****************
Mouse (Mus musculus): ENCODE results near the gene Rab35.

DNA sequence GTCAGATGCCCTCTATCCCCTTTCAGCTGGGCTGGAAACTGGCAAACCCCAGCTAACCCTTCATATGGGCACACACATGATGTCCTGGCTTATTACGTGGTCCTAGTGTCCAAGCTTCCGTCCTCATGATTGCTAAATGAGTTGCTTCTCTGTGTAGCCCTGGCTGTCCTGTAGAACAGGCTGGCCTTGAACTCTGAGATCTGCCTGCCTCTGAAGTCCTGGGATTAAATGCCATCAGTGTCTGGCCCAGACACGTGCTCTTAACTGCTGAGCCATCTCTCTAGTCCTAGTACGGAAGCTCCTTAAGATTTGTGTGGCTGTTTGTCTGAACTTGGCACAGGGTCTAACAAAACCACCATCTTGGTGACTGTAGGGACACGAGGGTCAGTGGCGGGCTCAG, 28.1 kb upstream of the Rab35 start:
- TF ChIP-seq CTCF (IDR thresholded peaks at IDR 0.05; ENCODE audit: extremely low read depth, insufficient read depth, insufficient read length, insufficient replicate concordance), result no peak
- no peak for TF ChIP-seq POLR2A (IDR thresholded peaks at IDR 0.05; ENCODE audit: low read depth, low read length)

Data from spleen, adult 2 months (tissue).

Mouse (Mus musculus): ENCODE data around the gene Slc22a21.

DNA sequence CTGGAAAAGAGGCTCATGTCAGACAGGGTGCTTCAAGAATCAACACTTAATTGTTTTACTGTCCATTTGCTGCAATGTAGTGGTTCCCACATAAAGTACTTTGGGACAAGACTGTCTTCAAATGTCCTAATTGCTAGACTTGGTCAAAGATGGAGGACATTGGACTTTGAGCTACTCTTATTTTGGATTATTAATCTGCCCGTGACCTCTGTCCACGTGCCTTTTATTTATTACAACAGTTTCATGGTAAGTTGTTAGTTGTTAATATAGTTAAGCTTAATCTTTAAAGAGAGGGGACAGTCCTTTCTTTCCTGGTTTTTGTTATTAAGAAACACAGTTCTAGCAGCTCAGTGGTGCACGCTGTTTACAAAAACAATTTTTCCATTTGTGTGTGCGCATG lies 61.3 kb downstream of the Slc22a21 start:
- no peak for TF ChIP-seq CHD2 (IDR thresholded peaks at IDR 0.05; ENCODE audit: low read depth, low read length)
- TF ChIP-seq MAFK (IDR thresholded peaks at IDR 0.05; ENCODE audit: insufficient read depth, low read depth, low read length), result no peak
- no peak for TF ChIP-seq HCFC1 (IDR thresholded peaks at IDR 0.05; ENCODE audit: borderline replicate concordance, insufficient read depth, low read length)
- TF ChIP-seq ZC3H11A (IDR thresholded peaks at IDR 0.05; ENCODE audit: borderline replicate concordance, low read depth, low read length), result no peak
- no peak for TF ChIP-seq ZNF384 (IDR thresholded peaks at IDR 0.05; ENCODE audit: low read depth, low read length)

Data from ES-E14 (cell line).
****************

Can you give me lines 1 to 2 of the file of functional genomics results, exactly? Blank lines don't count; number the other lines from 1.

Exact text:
Mouse (Mus musculus): ENCODE results near the gene Rab35.

DNA sequence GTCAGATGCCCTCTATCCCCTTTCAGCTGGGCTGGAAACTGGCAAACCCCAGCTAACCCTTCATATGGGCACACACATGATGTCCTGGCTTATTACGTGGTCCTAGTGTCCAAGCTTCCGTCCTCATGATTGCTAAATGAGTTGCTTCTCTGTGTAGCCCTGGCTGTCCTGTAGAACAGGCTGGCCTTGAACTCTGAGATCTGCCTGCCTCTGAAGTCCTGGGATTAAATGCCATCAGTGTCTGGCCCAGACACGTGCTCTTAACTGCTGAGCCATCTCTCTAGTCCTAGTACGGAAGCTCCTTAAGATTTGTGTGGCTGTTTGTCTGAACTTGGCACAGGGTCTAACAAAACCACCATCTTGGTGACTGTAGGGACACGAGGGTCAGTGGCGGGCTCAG, 28.1 kb upstream of the Rab35 start: